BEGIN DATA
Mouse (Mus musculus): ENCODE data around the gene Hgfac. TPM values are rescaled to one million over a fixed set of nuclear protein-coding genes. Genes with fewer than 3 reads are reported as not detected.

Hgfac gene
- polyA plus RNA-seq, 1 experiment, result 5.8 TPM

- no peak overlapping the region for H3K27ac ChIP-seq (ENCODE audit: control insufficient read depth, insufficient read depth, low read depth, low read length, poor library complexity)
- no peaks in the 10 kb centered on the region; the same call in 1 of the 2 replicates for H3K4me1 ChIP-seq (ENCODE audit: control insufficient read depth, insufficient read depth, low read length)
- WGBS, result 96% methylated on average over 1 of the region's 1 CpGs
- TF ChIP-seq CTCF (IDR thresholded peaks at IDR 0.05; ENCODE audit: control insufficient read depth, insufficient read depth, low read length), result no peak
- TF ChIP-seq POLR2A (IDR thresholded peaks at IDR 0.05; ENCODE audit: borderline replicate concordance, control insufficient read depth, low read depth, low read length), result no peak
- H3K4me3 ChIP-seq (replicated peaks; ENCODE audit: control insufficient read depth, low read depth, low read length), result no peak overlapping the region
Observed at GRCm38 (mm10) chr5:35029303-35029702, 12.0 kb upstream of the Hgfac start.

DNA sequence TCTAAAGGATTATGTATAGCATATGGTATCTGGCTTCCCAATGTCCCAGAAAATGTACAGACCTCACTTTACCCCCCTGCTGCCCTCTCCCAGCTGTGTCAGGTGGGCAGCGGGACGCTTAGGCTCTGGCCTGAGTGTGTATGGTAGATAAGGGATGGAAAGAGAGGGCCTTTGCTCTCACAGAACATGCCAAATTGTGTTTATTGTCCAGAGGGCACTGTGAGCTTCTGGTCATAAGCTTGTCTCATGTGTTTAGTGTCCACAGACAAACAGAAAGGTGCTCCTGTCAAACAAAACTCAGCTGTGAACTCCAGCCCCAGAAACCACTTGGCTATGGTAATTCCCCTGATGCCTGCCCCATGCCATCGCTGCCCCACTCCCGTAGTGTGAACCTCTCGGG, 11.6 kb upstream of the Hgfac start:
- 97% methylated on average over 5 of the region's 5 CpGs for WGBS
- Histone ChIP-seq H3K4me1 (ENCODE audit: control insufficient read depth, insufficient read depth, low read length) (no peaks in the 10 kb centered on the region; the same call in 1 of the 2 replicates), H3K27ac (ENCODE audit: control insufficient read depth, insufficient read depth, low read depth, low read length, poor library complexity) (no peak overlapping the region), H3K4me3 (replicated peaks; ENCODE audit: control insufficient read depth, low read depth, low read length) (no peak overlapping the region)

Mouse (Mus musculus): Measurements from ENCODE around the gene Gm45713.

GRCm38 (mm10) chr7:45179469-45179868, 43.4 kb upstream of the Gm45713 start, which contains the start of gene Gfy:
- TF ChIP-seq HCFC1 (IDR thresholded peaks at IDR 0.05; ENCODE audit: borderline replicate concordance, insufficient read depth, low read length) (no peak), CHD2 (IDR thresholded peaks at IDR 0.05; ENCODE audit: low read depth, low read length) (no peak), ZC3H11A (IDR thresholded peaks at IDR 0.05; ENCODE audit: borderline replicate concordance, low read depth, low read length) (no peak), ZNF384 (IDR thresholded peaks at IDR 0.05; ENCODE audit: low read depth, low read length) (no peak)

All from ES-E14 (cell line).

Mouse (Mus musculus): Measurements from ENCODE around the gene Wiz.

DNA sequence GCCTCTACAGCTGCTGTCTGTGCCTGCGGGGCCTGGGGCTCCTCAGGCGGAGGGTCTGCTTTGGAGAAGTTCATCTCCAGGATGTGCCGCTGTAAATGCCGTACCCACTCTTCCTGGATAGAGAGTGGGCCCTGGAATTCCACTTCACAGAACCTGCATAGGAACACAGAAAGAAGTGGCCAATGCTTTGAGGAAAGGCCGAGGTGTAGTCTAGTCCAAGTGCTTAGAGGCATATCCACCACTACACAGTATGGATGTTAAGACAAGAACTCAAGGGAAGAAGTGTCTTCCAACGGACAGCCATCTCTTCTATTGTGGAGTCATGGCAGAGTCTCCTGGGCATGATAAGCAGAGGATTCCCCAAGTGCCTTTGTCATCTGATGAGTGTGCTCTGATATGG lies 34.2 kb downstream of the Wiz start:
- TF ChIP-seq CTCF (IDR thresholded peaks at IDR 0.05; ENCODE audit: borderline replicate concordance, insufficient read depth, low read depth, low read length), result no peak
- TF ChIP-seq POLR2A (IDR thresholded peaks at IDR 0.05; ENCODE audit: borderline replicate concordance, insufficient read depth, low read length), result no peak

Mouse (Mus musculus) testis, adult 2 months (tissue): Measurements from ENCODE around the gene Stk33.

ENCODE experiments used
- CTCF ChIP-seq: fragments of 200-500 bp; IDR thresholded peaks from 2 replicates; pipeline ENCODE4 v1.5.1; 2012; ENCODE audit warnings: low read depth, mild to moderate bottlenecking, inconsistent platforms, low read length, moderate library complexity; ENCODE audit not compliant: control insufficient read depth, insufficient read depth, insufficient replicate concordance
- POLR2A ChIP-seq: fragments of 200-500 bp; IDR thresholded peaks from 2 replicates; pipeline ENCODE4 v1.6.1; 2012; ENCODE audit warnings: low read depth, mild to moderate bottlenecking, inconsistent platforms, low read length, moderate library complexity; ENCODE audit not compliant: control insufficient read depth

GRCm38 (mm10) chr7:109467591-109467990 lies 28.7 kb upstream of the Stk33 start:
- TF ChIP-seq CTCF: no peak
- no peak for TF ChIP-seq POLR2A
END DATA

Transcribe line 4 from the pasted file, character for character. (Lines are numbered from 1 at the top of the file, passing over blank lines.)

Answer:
- no peak overlapping the region for H3K27ac ChIP-seq (ENCODE audit: control insufficient read depth, insufficient read depth, low read depth, low read length, poor library complexity)